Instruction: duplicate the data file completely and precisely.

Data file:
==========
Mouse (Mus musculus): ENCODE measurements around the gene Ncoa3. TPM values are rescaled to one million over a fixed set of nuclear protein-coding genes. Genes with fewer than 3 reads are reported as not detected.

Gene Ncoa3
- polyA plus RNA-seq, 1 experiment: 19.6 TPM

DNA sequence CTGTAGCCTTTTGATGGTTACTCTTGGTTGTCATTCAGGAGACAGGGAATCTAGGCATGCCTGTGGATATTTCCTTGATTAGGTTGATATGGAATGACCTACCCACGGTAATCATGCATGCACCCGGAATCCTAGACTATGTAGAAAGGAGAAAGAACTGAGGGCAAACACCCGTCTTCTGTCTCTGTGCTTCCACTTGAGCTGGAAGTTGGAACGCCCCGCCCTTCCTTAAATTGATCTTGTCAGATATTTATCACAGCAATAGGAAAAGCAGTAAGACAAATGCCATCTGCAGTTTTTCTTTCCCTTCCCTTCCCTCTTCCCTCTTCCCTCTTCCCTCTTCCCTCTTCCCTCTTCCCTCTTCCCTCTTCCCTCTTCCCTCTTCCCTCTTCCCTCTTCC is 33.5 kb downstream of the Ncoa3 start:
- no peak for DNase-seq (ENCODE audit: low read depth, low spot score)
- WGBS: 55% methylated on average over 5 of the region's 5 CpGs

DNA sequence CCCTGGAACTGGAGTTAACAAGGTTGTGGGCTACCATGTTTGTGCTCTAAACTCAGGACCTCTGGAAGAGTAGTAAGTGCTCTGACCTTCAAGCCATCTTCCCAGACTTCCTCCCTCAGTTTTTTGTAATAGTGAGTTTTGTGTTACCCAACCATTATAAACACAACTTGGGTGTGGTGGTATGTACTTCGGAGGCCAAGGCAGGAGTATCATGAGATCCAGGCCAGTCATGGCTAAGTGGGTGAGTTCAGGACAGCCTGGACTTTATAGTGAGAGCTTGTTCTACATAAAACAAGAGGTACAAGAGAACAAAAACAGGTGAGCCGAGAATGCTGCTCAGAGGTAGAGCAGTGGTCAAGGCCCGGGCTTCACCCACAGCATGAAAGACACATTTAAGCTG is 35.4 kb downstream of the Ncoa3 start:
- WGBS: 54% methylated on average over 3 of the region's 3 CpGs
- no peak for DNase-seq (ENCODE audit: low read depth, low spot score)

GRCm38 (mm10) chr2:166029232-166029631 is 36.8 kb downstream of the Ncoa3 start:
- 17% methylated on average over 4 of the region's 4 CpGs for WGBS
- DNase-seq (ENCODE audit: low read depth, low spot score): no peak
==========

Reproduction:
Mouse (Mus musculus): ENCODE measurements around the gene Ncoa3. TPM values are rescaled to one million over a fixed set of nuclear protein-coding genes. Genes with fewer than 3 reads are reported as not detected.

Gene Ncoa3
- polyA plus RNA-seq, 1 experiment: 19.6 TPM

DNA sequence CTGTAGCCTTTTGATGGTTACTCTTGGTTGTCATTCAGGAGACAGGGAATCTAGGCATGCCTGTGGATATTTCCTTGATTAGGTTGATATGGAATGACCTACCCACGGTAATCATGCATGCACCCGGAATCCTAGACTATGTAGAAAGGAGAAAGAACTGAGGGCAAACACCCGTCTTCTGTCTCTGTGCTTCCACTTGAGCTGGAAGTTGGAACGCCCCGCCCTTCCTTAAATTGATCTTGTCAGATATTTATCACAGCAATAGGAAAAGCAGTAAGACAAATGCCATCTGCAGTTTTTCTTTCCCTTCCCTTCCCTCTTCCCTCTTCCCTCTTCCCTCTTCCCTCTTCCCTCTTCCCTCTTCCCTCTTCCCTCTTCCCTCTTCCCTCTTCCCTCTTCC is 33.5 kb downstream of the Ncoa3 start:
- no peak for DNase-seq (ENCODE audit: low read depth, low spot score)
- WGBS: 55% methylated on average over 5 of the region's 5 CpGs

DNA sequence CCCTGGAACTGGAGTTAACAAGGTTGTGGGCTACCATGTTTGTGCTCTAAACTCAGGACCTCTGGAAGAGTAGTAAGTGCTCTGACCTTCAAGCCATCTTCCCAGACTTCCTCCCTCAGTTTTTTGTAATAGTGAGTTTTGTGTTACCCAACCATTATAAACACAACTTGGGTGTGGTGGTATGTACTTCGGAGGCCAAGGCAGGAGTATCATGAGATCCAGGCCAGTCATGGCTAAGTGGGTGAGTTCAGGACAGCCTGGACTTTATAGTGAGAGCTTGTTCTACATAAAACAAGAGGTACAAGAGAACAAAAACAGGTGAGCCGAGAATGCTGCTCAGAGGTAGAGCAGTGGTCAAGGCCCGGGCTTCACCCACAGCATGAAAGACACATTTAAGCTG is 35.4 kb downstream of the Ncoa3 start:
- WGBS: 54% methylated on average over 3 of the region's 3 CpGs
- no peak for DNase-seq (ENCODE audit: low read depth, low spot score)

GRCm38 (mm10) chr2:166029232-166029631 is 36.8 kb downstream of the Ncoa3 start:
- 17% methylated on average over 4 of the region's 4 CpGs for WGBS
- DNase-seq (ENCODE audit: low read depth, low spot score): no peak